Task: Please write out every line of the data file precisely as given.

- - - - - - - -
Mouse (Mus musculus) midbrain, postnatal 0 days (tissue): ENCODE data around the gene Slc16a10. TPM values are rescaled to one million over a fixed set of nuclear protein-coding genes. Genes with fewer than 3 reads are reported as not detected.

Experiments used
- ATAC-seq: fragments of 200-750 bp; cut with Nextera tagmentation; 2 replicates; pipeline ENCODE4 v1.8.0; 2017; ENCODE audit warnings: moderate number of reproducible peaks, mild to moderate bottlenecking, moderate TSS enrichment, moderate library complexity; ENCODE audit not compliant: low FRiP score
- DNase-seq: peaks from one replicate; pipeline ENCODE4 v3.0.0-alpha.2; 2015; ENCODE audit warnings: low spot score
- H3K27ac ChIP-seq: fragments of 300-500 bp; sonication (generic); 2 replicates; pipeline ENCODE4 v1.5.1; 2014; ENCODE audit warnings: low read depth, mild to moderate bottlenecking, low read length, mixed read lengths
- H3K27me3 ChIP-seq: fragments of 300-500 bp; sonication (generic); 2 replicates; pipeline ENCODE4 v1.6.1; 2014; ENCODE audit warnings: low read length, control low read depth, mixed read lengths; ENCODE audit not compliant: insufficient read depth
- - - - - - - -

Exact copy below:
Mouse (Mus musculus) midbrain, postnatal 0 days (tissue): ENCODE data around the gene Slc16a10. TPM values are rescaled to one million over a fixed set of nuclear protein-coding genes. Genes with fewer than 3 reads are reported as not detected.

Experiments used
- ATAC-seq: fragments of 200-750 bp; cut with Nextera tagmentation; 2 replicates; pipeline ENCODE4 v1.8.0; 2017; ENCODE audit warnings: moderate number of reproducible peaks, mild to moderate bottlenecking, moderate TSS enrichment, moderate library complexity; ENCODE audit not compliant: low FRiP score
- DNase-seq: peaks from one replicate; pipeline ENCODE4 v3.0.0-alpha.2; 2015; ENCODE audit warnings: low spot score
- H3K27ac ChIP-seq: fragments of 300-500 bp; sonication (generic); 2 replicates; pipeline ENCODE4 v1.5.1; 2014; ENCODE audit warnings: low read depth, mild to moderate bottlenecking, low read length, mixed read lengths
- H3K27me3 ChIP-seq: fragments of 300-500 bp; sonication (generic); 2 replicates; pipeline ENCODE4 v1.6.1; 2014; ENCODE audit warnings: low read length, control low read depth, mixed read lengths; ENCODE audit not compliant: insufficient read depth